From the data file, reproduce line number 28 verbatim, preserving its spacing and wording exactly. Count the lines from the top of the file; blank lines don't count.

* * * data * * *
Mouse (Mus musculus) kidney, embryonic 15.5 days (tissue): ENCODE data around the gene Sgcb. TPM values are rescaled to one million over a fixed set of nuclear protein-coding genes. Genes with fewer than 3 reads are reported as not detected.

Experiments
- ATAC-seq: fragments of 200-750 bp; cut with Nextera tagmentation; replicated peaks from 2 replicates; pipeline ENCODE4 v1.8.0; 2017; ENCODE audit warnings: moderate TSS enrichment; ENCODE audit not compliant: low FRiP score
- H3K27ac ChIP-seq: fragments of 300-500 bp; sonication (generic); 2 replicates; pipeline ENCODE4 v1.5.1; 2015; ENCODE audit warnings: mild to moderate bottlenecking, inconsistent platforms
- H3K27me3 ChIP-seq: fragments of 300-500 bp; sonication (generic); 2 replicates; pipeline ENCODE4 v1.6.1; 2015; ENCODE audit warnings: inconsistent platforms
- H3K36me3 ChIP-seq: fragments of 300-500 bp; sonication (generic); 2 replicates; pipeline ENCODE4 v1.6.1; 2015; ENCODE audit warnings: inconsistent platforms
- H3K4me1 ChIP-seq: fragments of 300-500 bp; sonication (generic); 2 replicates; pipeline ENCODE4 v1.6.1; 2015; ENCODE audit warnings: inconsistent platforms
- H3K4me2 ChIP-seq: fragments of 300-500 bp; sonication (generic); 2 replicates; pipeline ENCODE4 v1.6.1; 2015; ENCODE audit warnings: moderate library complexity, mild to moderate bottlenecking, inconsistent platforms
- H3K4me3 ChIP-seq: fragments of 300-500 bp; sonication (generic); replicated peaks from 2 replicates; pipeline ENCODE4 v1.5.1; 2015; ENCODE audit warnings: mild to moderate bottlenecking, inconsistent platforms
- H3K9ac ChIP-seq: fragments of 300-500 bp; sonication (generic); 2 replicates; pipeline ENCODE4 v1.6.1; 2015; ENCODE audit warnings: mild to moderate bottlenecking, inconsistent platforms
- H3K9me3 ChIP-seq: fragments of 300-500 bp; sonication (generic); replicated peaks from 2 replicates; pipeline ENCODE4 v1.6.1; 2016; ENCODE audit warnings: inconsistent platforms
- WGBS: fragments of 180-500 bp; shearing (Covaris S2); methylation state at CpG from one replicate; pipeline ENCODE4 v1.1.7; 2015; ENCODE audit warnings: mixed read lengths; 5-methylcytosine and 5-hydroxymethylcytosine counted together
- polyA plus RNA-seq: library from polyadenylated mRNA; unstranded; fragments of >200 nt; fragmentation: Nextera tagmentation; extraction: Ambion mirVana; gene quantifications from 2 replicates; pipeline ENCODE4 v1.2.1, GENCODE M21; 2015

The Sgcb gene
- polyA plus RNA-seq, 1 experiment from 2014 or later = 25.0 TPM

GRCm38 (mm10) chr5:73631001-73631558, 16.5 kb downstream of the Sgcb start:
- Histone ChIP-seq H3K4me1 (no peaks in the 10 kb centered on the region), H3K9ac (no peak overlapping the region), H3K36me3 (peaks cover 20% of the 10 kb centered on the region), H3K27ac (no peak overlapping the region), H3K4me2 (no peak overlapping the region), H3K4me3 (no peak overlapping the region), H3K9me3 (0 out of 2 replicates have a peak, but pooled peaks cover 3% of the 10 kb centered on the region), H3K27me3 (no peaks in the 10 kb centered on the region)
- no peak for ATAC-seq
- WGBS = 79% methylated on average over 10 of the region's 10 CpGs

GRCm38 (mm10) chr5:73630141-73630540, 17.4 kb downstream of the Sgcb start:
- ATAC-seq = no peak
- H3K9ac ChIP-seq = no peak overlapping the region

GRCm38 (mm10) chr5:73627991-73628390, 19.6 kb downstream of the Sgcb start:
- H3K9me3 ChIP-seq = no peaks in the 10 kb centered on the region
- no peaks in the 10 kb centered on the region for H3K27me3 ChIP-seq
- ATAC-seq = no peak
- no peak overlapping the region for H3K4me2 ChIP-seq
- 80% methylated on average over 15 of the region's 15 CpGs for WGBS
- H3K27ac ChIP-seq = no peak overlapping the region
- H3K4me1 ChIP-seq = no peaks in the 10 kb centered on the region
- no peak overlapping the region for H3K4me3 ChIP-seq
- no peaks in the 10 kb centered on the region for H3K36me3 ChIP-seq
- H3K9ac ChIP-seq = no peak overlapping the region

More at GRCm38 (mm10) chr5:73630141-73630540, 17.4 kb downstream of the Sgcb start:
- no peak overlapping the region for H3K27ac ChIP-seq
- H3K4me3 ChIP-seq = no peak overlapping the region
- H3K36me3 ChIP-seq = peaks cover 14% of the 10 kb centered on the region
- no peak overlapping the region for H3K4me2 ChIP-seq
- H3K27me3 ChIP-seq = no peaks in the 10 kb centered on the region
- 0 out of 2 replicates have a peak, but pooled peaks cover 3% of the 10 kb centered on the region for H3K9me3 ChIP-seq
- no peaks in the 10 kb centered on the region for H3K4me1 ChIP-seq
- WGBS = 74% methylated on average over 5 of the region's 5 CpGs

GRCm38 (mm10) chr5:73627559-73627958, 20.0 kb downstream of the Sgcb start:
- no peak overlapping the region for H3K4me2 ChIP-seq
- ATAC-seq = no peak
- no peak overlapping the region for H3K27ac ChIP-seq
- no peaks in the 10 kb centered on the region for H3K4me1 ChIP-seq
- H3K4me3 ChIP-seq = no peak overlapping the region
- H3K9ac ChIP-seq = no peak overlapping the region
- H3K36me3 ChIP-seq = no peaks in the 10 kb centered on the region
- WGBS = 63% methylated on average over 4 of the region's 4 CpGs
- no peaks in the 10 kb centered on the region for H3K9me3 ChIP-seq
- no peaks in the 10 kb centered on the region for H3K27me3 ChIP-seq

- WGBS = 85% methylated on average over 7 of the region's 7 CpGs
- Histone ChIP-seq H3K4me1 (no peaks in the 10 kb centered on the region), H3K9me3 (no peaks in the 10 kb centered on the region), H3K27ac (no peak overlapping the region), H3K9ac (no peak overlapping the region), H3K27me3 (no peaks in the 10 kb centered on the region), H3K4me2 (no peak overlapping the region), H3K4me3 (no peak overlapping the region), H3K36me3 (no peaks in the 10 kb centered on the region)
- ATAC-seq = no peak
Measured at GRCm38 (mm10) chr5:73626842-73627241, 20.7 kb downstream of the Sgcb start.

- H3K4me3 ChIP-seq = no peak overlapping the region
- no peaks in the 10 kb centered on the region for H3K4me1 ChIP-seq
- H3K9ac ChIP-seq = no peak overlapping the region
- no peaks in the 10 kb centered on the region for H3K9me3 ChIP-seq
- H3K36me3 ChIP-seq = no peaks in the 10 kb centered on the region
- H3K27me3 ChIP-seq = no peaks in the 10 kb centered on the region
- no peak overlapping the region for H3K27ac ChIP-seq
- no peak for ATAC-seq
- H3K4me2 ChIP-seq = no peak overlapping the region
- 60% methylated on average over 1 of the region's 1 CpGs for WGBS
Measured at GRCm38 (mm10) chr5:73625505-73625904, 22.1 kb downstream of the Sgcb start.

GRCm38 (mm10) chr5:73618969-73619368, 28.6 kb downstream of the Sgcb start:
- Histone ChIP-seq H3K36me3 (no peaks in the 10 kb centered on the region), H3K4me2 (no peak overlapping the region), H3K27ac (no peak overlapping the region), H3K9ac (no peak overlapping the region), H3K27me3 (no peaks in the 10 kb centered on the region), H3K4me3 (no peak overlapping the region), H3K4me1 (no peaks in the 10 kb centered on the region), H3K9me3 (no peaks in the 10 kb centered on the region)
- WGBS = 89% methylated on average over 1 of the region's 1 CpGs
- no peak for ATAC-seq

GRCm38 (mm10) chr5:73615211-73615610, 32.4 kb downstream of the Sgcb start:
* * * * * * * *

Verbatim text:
- 80% methylated on average over 15 of the region's 15 CpGs for WGBS